It is not clear that even if the 27 EU members shared the same policy that they would have any impact on Middle East events. As it is, they have different evaluations of the situation and the EEAS is far from being a real diplomatic corps. European diplomacy is disintegrating as fast as the Euro zone is economically.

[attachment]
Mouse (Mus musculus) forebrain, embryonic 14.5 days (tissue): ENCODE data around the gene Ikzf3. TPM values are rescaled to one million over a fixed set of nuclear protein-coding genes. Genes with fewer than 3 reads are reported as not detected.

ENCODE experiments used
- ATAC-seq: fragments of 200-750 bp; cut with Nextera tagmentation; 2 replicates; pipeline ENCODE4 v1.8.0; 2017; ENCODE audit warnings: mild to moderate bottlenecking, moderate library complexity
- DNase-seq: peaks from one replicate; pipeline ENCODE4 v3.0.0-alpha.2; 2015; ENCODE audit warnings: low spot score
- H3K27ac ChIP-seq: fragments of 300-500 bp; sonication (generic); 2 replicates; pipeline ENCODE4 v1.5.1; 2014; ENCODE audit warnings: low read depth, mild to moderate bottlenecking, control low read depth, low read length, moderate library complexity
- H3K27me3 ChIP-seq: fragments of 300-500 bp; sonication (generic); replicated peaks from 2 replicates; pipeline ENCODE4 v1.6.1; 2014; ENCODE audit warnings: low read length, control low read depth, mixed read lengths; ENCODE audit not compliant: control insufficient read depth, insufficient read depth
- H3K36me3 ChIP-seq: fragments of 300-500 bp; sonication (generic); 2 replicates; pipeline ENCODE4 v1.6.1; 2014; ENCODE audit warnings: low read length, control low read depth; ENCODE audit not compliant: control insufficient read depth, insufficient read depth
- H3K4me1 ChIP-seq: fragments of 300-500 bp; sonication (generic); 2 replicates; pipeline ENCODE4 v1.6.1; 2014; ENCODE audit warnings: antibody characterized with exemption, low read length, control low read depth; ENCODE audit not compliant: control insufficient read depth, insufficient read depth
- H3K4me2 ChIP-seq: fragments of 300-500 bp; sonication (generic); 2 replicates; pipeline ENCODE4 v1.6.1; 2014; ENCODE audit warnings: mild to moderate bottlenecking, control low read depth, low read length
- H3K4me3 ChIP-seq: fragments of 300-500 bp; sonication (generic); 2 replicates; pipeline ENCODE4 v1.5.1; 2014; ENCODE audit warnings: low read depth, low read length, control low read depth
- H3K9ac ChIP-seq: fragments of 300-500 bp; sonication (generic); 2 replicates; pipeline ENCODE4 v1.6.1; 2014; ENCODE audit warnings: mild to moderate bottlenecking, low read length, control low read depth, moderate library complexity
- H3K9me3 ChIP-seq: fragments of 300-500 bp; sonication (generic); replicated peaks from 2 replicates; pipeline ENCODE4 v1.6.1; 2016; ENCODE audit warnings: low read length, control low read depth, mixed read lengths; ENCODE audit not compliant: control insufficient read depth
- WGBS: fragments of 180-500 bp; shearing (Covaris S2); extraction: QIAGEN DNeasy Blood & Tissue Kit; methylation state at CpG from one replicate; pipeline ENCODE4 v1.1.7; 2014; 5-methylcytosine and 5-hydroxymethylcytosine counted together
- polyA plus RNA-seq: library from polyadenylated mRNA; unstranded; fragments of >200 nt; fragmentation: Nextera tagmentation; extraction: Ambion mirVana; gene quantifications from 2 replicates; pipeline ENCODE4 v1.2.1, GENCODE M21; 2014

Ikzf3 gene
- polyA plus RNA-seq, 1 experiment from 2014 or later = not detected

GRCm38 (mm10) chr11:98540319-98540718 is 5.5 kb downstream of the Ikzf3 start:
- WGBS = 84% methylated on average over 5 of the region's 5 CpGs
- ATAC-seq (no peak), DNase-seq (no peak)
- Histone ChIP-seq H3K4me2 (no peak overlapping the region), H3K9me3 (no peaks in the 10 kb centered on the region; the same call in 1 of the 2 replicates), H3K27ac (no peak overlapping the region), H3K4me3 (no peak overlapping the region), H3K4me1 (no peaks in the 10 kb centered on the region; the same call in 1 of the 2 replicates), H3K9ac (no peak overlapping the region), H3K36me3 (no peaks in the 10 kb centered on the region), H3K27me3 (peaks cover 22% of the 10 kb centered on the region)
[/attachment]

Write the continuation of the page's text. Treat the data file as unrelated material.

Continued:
Likewise the US government, led by President Obama, has destroyed what little standing it had in the Middle East. The US started late to avert a Palestinian application but had nothing to propose, especially not when a US re-election campaign is starting. Russia, that other state member of the non-functioning Quartet, is also involved in presidential elections and so views the Middle East with a distracted eye even if its presidential campaigns are run differently from those in the USA. Although the ‘UN’ is a member of the Quartet, there is no ‘UN’. There are members of the Secretariat who have limited powers of initiative or there are member states. The Quartet has always been a phantom body.